More Than a Right to Remain Silent.

More Than a Right to Remain Silent.

Negative employees should be reminded of their right to remain silent.

Negative employees should be reminded of their right to remain silent.

You have the right to remain silent. Words impressed on us ever since the Miranda decision. It’s interesting how many arrestees choose to talk even after having been advised of this right. Silence is a precious commodity. Those who exercise it are rewarded with information, tolerance and the ineffable product of ‘nothing.’ That is they might not go to jail, be convicted or be fired. Silent poker players stay in the game and scrape the chips off the table at dawn. Silence indeed is golden.

Employers and employees who keep their own counsel by remaining silent when all manner of comebacks, witticisms and barbs are churning inside, live another day. The danger of expression in times of anger is releasing monsters that can never be recaptured. Words – once spoken – can never be unsaid.

An Easy Weapon to Deploy

The problem is speech is so easy for most of us and the harm is often not immediately apparent. Shoot someone and they bleed but even a quiet utterance of vitriol works more like poison than a bullet. The victim – a co-worker, employee or an employer – can be damaged so insidiously their injuries won’t appear for a long time.

The lethal weapon of the tongue (including email, Facebook, Twitter, or any other medium) has the unique attribute of killing the target and ricocheting back to the perpetrator wounding him or her as well. Wise people have suggested that harmful words, spoken as gossip or quick retorts, will one day be aimed at me if I didn’t watch myself. So I distanced myself or refused to entertain the negative verbal salvos. Not only did the gossip’s reputation suffer but the object of their viciousness was so damaged as to make him or her useless to the attacker in the future. This sort of backfire is common regardless of their working relationship: lateral, top down, bottom to top. Sullying the reputation or launching an emotional attack on another might seem the right thing to do today, but in a week or a month the victim’s position in the company might have changed. Where such changes would have benefited the attacker they’re now dead ends.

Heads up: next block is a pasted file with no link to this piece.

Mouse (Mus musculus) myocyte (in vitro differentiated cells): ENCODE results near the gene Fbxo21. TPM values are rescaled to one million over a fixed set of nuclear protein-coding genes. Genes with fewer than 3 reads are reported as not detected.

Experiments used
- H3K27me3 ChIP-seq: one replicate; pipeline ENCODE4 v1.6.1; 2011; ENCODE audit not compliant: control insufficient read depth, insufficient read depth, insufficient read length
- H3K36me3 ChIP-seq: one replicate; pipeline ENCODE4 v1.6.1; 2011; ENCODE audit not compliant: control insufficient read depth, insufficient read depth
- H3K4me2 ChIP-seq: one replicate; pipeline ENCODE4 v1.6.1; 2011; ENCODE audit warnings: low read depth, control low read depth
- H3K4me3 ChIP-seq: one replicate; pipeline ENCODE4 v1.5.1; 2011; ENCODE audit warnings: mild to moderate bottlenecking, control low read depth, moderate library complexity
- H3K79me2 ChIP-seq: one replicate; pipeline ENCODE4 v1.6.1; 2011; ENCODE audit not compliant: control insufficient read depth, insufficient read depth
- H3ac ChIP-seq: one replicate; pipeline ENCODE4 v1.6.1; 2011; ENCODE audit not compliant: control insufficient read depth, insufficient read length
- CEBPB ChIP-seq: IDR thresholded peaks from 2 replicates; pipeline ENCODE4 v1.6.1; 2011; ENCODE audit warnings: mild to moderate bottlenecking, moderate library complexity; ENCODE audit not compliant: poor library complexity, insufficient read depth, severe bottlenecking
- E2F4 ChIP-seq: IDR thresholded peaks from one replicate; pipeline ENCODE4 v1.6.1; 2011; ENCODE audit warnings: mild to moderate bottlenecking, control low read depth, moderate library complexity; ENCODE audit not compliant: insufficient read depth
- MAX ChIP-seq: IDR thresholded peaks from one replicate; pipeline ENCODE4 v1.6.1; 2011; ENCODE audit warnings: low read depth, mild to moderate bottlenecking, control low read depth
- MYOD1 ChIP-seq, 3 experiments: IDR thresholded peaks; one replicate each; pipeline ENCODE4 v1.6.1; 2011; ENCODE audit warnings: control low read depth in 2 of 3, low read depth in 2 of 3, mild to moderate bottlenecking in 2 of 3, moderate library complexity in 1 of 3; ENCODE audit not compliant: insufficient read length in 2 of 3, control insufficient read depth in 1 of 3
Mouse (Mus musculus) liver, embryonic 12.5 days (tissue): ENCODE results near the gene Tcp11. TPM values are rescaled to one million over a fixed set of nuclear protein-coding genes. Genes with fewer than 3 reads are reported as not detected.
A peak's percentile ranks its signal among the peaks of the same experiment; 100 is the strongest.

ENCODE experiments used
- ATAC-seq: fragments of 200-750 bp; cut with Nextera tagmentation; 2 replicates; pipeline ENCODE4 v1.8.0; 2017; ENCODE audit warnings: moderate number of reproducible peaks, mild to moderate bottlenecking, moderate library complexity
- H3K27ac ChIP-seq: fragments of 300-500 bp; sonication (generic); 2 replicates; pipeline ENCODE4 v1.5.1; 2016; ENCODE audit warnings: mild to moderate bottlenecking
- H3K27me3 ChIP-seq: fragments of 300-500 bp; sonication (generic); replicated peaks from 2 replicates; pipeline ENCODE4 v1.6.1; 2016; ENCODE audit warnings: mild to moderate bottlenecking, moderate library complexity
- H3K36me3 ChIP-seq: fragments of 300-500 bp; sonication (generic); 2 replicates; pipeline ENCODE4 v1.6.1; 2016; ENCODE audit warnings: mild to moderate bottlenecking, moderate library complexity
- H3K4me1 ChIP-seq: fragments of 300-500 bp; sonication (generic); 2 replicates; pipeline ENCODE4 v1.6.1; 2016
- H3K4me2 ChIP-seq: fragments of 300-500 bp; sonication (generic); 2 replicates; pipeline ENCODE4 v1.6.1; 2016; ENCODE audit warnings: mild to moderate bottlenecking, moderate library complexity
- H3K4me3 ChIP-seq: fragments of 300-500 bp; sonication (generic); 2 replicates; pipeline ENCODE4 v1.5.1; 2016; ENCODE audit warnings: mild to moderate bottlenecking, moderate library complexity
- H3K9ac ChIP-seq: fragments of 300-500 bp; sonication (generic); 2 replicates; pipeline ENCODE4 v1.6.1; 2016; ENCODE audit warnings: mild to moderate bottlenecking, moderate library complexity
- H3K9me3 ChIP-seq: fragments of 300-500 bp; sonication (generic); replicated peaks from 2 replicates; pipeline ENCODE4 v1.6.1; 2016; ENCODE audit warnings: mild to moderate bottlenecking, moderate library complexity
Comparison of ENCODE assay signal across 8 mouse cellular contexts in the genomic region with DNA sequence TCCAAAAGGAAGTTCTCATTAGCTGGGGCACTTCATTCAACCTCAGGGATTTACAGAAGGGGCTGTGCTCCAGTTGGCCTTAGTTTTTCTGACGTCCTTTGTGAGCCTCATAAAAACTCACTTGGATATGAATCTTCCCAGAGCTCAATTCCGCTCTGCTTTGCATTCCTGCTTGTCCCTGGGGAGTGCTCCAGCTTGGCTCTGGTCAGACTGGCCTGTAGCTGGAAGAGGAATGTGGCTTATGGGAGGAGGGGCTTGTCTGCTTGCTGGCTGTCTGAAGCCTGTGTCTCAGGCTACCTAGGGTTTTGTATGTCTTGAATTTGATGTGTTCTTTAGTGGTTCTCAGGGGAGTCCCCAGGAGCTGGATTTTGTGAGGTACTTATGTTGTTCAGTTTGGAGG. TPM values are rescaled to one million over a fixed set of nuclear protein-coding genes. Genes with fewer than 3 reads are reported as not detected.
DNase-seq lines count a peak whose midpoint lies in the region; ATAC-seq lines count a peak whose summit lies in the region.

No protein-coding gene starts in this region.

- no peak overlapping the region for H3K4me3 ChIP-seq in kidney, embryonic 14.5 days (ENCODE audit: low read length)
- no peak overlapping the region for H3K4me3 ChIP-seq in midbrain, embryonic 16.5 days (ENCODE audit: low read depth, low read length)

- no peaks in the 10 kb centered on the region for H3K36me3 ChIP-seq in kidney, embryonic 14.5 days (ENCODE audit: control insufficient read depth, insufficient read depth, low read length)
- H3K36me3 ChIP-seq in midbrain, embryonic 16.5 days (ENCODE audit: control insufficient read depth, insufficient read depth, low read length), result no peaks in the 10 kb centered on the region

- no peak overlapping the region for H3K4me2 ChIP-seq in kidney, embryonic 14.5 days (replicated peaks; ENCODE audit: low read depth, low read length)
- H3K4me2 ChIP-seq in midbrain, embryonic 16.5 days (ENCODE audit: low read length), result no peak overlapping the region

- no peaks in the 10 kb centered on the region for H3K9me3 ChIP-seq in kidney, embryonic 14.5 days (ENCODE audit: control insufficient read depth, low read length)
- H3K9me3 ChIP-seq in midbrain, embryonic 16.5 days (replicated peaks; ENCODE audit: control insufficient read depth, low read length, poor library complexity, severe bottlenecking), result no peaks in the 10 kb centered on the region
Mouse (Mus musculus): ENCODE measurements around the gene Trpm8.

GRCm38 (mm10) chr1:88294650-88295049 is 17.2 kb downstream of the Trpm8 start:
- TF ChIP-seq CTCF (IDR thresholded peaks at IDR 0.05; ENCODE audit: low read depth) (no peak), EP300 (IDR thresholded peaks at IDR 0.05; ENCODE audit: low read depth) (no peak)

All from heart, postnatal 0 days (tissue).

Forms of Negativism

The poison of negative speech can come in many forms: gossip, negativism, chronic complaining, or grumpiness. It’s difficult to reroute the negative person who’s been at it for a long time. They’re not interested in hearing honest appraisals of their behavior. The most welcomed response is agreement with their negativism and that can breed more and more discontent in the workplace.

The negative extrovert can be one of the worst people to have in your workplace. This is someone who is unhappy and will seek out anyone who is willing to hear his or her complaints. Employers can sometimes determine whether a potential hire is a negative person in the interview process by asking about their previous employer. If such a question seems to open the gates of gossip and grumpiness it’s time to end the interview and move onto the next applicant.

Where an employer has been unfortunate enough to hire a negative person, counseling, training and progressive discipline are called for. And of course if these measures are unsuccessful it’s best to cut your losses and start anew.

Tim Sharp is the Director of Curriculum of, Training Services On Demand – the nation’s top on-site corporate and government training company.




©Copyright 2014. Training Services On Demand. All rights reserved.